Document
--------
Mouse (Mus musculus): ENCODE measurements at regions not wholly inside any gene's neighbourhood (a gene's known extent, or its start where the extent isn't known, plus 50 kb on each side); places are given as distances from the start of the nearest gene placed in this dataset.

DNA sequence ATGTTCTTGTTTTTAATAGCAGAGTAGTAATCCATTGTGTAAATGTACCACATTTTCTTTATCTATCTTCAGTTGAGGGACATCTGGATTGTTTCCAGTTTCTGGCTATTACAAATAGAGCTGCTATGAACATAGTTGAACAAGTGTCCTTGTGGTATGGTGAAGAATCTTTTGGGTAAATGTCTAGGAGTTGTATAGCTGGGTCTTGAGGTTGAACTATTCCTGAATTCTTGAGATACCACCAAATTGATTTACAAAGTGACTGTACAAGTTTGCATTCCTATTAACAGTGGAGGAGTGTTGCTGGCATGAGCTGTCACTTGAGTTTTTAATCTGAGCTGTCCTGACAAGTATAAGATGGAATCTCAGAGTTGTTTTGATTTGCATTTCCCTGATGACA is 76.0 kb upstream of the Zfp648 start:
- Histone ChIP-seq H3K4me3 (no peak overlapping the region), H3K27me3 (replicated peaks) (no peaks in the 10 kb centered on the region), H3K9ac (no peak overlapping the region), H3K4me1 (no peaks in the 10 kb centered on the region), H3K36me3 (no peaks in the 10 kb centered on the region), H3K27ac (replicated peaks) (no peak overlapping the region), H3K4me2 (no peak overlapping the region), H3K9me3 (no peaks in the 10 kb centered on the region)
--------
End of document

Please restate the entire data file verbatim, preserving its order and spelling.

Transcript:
Mouse (Mus musculus): ENCODE measurements at regions not wholly inside any gene's neighbourhood (a gene's known extent, or its start where the extent isn't known, plus 50 kb on each side); places are given as distances from the start of the nearest gene placed in this dataset.

DNA sequence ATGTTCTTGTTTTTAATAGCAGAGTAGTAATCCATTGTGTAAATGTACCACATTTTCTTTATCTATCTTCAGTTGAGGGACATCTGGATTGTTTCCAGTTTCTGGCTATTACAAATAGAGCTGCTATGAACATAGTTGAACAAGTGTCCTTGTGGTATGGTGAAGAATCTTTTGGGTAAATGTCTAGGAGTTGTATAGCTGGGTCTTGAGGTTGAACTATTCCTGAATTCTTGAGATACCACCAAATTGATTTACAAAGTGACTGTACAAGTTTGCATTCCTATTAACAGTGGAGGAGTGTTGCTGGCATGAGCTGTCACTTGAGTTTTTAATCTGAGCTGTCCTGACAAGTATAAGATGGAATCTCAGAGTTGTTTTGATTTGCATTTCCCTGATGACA is 76.0 kb upstream of the Zfp648 start:
- Histone ChIP-seq H3K4me3 (no peak overlapping the region), H3K27me3 (replicated peaks) (no peaks in the 10 kb centered on the region), H3K9ac (no peak overlapping the region), H3K4me1 (no peaks in the 10 kb centered on the region), H3K36me3 (no peaks in the 10 kb centered on the region), H3K27ac (replicated peaks) (no peak overlapping the region), H3K4me2 (no peak overlapping the region), H3K9me3 (no peaks in the 10 kb centered on the region)